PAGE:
Annihilation Review: “Annihilation,” directed by Alex Garland; is a brilliant and unnerving film that doesn't fit neatly into the same categories as many recent sci-fi films.
Sci-fi is omnipresent in the late '10s; whether it's huge films like “Blade Runner 2049” or Netflix originals like “Mute” and “The Cloverfield Paradox;” with most of it owing a great lot to a combination of Stanley Kubrick's “2001;” Ridley Scott's “Blade Runner;” and the Wachowskis' “The Matrix.”
Even in this renaissance; you'll rarely see a picture constructed on the blueprints of Tarkovsky's “Solaris” or “Stalker;” films that used sci-fi in an unsettling; emotional way because that type of filmmaking is exceedingly difficult to pull off.
It's so difficult that when Paramount watched “Annihilation,” they had no idea what to do with it, scarcely promoting it, keeping it from the press until a few days before its release, and selling it to Netflix for worldwide distribution.
Perhaps they're still stinging from the failure of “mother!” yet they've buried a genre gem here, an ambitious, complex piece of art that will be scrutinized for years. Don't overlook it.
In the first few scenes of “Annihilation,” a meteor appears to strike a lighthouse.
A woman is interrogated by a man dressed in a hazmat suit, we assume.
Even though they aren't in the same room with her, they watch the interrogation through the glass and wear safety masks.
What Is the Name of This Lady? Why Is She Being Treated So Badly?
Returning to a time before Lena (Natalie Portman) was perhaps radioactive, we guess.
When her missing husband—who has been gone on a covert operation for a year and is presumed KIA—walks up the stairs and into her bedroom, Lena appears to be just about ready to move on from her grief.
Even if Kane (Oscar Isaac) is at home, something is amiss right away.
Garland gives us a lively, smiling Kane in a fleeting flashback, so we, the viewers, can sense something is wrong with the dead-eyed man in front of her, just as Lena does.
Garland is amazing in the way he parcels out information with a fast scene, phrase, flashback, and so on—giving us exactly what we need to digest and evaluate the situation in front of us but still staying one step ahead and making us hungry to catch up. Kane then begins to vomit blood.
What Kind of Movie Is Annihilation?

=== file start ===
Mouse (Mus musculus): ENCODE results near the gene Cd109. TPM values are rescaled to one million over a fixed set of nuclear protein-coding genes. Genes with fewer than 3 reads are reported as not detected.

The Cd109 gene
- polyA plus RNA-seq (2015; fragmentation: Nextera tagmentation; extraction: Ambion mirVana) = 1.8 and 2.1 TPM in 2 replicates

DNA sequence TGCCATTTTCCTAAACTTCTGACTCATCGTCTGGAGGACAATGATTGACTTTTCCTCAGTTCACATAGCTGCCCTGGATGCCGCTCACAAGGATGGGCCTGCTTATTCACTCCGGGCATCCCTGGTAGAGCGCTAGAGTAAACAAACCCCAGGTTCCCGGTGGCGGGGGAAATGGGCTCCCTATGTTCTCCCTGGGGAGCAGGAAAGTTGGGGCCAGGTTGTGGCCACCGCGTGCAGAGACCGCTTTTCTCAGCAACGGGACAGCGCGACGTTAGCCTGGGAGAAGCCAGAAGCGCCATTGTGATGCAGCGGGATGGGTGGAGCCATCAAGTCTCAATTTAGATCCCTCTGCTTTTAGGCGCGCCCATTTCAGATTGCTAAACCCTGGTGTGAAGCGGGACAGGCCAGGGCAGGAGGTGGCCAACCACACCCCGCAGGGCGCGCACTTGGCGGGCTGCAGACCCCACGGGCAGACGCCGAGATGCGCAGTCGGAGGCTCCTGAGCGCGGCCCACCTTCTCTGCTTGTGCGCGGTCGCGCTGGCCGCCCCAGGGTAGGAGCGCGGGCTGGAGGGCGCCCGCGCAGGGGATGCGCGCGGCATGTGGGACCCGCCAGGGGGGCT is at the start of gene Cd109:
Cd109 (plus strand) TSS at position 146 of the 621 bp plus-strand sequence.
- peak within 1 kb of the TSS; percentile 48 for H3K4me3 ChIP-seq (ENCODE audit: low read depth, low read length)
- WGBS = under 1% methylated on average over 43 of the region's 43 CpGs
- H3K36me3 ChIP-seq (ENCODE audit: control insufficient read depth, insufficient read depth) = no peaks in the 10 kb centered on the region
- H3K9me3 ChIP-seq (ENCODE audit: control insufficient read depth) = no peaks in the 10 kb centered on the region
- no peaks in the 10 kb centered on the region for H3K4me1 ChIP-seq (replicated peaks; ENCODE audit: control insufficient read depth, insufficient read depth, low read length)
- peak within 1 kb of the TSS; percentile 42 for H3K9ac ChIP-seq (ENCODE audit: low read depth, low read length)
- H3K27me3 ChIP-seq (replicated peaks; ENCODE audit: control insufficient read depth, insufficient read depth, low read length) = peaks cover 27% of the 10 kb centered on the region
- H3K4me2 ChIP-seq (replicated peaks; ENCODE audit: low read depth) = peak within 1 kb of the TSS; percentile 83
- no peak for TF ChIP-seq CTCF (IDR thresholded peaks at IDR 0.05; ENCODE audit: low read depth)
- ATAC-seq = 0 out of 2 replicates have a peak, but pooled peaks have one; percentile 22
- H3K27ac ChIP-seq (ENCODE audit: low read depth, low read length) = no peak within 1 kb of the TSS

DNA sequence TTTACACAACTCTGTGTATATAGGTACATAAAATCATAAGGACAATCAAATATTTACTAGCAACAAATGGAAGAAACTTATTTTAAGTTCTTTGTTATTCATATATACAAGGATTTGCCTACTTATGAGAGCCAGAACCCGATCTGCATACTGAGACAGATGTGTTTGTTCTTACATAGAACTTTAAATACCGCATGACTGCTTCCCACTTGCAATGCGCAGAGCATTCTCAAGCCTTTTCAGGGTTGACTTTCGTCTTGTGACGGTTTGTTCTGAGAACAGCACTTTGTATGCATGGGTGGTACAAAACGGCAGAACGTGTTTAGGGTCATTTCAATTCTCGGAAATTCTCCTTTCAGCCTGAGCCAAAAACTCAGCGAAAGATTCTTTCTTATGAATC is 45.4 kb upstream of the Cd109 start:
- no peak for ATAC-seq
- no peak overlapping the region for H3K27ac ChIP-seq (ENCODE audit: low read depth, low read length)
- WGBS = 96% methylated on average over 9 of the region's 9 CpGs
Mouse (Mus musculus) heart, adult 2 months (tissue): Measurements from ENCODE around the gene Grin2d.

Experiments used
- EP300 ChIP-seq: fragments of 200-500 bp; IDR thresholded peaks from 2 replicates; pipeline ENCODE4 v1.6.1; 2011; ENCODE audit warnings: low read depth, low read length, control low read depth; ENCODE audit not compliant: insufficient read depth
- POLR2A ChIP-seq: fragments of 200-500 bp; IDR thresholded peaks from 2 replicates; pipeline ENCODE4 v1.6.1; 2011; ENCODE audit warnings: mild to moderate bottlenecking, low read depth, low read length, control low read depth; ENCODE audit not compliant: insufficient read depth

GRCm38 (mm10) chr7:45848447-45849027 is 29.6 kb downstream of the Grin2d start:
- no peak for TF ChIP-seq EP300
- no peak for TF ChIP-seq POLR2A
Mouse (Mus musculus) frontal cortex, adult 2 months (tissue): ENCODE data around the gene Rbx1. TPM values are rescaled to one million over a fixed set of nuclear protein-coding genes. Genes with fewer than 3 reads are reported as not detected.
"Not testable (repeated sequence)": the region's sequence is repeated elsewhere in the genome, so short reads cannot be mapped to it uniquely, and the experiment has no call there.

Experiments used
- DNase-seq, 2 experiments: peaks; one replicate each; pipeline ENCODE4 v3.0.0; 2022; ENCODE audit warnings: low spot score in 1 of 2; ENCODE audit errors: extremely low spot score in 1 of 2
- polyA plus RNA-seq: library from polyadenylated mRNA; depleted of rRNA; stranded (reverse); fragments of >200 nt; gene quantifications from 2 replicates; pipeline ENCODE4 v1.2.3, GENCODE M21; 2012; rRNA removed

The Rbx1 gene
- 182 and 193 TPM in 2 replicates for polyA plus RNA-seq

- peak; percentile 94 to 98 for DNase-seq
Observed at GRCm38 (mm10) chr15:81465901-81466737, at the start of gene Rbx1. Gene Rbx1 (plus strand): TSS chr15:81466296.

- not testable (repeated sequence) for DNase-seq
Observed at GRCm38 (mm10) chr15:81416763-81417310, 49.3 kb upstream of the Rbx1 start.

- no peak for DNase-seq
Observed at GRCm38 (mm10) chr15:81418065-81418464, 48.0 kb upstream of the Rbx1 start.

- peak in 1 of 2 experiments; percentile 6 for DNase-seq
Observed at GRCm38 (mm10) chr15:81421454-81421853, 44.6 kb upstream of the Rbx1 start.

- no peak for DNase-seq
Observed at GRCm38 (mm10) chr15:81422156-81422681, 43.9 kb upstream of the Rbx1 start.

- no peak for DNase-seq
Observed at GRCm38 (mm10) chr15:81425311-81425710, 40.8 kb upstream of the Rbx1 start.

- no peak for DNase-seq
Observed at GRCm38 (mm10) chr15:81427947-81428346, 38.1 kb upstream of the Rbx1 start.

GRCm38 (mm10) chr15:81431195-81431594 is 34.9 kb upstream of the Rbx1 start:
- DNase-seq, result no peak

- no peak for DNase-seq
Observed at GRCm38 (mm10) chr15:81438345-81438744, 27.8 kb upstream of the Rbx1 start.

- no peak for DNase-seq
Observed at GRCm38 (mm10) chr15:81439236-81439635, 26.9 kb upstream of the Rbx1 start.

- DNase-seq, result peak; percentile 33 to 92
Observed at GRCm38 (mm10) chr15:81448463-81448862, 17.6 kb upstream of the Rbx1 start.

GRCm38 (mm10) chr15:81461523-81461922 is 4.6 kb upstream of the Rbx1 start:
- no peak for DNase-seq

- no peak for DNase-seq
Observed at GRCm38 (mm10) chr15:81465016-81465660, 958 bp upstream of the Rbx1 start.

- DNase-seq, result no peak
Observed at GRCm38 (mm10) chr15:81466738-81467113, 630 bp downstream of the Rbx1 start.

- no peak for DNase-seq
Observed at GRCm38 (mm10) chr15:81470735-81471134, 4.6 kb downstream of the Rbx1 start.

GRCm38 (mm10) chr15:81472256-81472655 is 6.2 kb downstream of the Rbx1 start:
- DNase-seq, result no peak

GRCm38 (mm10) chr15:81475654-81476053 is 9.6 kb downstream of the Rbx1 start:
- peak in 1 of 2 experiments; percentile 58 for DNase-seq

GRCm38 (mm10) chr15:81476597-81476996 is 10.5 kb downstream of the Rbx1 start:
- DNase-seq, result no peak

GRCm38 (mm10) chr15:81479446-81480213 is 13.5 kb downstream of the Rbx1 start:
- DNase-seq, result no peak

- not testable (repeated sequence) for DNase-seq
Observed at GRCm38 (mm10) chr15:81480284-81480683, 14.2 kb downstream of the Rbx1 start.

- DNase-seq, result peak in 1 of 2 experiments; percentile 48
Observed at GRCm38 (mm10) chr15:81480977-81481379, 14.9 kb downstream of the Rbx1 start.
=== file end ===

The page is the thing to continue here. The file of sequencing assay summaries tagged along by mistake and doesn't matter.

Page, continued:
Lena is soon taken to the Southern Reach, a research center a few miles from the lighthouse seen in the opening scene.
She sees what can only be described as a rainbow wall on the horizon, near a tree line. Dr. Ventress (Jennifer Jason Leigh) tells her it's called “The Shimmer,” and they've been looking into it for three years.
No radio signals have returned past The Shimmer, and no manned missions have yielded a survival… until her husband. It's assumed that something in there kills individuals or that people go insane and murder one another.
Lena, Dr. Ventress, and three other characters—tough-talking Anya (Gina Rodriguez), meek Josie (Tessa Thompson), and sweet Cass (Tuva Novotny)—will enter The Shimmer, reach the lighthouse, and then return. Maybe.
If you're wondering how much of the review has been spoiled so far, the answer is nearly nothing.
Once the squad enters the woods, “Annihilation” truly becomes itself, a fascinating location for a sci-fi film that progressively exposes itself.
Even though this is not an extraterrestrial planet, there is a sense of danger and biological abnormality in these forests.
Garland offers just enough information at each turn to keep us guessing while simultaneously immersing us at the moment with Lena and the team.
It's a picture that manages to combine disorientation with grounded performances from its actors, keeping us invested in each interaction and believing the danger as it unfolds.
“Annihilation” had the potential to be campy or stupid.
You might chuckle if I described some of the film's worse parts, but Garland manages to make the insane work, and watching him do so is energizing.
What Does the Ending of Annihilation Mean?
The film's final scene is the most ambiguous, as we see Kane, who has healed, and Lena reunited.
She realizes that this Kane isn't her Kane, but rather a clone manufactured inside the lighthouse.
They're both “survivors,” and his experience has forever affected him.
Frequently Asked Questions
Is Annihilation 2 Coming Out?
In the end, a sequel does not appear likely. Annihilation had a weak box office opening due to its limited global release.
So it appears that Paramount Pictures has already abandoned its new franchise before it has even begun.
At the very least, Alex Garland has written another fantastic science fiction story.
Is Annihilation Worth Watching?
Annihilation is one of those films that is tough to forget.
It's high-concept science fiction at its most ambitious, if not perfected, level.
It's a film that has permanently burned pictures into my mind.
I can recall the full climactic lighthouse sequence now that I think about it.